Then the nurse broke it to us…Kalvin now faced another six hours of lying flat on his back.  Ughh.  I just prayed the propofol would keep him still and happy for a while.  It did.  Once he woke up, he was in much better spirits.  Our wonderful nurse, Jen,  found us a great movie to watch  The Wizard of Oz.   He was content and we were finally getting ready to make the move upstairs to our hospital room for the remainder of the night. 

Once Kal could sit up, he was a new man.  He met his new nurse and immediately started chatting away.  He was really feeling so much better now that he could sit up.  The great advantage to having a congenital defect is that hospitals are not something you fear.  Kalvin doesn't mind going to the doctor's - ever.  He never complains about it.  He only fears shots.  Once he knows shots are not involved he is very you can see from the photos below.

Our nurse informed us that we would need to head down to X-ray at 10 pm.  The doctors wanted to get a look at the stent and make sure it was still in place.  This is when Kal decided he was going to stay up all night!  He was very excited to take his first wheel chair ride!

He did a great job with the X-ray.  Everything was right where it was suppose to be!! And, best of all, our little boy was in a great mood!

He finally passed out again around midnight.  I slept in his room on the cot and Lars slept down the hall in the playroom.  We were all settled in. 

The next morning Kal could not wait to order his breakfast all by himself on the phone.  He was so excited. He felt so grown up - it was adorable.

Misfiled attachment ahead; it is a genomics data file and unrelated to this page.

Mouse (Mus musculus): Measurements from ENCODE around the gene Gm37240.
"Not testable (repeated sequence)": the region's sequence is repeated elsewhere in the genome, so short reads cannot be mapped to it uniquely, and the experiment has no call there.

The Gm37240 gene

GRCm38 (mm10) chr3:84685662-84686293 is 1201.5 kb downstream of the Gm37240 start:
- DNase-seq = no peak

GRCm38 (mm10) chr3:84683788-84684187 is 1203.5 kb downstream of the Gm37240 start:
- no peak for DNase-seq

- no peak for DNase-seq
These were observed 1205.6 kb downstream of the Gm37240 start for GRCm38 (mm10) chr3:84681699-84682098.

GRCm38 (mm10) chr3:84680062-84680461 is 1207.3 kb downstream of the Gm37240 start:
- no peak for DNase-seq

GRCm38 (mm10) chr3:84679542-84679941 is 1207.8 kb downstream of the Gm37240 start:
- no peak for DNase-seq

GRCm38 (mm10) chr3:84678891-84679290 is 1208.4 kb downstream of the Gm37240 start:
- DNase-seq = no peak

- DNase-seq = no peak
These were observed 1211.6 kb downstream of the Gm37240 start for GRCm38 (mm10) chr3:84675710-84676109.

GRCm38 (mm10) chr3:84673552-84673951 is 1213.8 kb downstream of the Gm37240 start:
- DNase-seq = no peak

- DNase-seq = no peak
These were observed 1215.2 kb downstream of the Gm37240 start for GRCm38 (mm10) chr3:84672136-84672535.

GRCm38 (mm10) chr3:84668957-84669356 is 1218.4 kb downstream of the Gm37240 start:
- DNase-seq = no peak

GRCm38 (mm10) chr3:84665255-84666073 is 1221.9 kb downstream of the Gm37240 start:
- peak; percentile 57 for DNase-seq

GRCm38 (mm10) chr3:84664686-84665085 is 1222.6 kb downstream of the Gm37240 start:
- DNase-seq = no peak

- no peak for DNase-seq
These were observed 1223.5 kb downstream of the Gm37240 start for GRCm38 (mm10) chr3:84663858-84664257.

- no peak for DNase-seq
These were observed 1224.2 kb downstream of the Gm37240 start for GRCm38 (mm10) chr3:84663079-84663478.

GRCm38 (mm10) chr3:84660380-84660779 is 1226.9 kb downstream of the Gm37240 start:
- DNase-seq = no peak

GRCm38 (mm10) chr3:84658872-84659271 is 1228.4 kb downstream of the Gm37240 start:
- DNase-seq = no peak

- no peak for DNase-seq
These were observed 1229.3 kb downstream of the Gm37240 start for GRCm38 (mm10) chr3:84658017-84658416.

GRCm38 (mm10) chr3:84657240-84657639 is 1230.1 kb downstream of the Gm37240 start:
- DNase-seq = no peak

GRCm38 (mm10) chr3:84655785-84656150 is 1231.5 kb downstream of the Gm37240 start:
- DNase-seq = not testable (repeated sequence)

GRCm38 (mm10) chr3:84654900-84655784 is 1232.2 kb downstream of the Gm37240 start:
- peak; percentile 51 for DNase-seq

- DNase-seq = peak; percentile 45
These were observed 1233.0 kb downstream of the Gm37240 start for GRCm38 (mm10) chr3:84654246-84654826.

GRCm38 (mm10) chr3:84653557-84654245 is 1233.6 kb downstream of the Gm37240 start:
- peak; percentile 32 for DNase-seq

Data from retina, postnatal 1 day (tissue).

His first meal was toast and juice.  Daddy ate the chocolate chip pancakes!

Notice the mound of butter on his toast.
Kal loves butter.
We waited patiently for the doctors to do their rounds.  Kal loved being the center of attention and was flirting away with the doctors...

while taking in every word they said.  I knew we were going to have a lot of explaining to do because they talked alot about his leg.

You can see Kal here staring as they examine the wound.
We met with Dr. Brown, Kal's cardiologist and Dr. Kasser, Kal's orthopedic,  about a surgical procedure being pioneered at Boston Children's Hospital in which a child's blood vessels are stretched,  providing new material to make repairs elsewhere in the body.  The newly grown arteries can replace sections that are damaged or missing,  resulting in fixes that may grow with the child and last a lifetime.  We are very excited to learn more about the procedure this Wednesday when we meet with Dr. Heung Bae Kim at Children's.  We are over joyed that there may be a solution to repair his leg that will last a lifetime,  yet very scared about how Kal will handle all of this.  The details of the procedure described in this Boston Globe article dated January 2, 2013.  Very new stuff, very new.

We were sent home on a daily dose of baby aspirin! 

There are six entries in total relating to Kalvin's cath lab.  You can read them here 1, 2, 3, 4, 5 in order.  Thanks for stopping by.  We love to hear your thoughts and comments!


  1. Replies
    1. Hi Rayne,
      Thanks for stopping by and for leaving a note. Email me at and we can talk. Take care, Kristen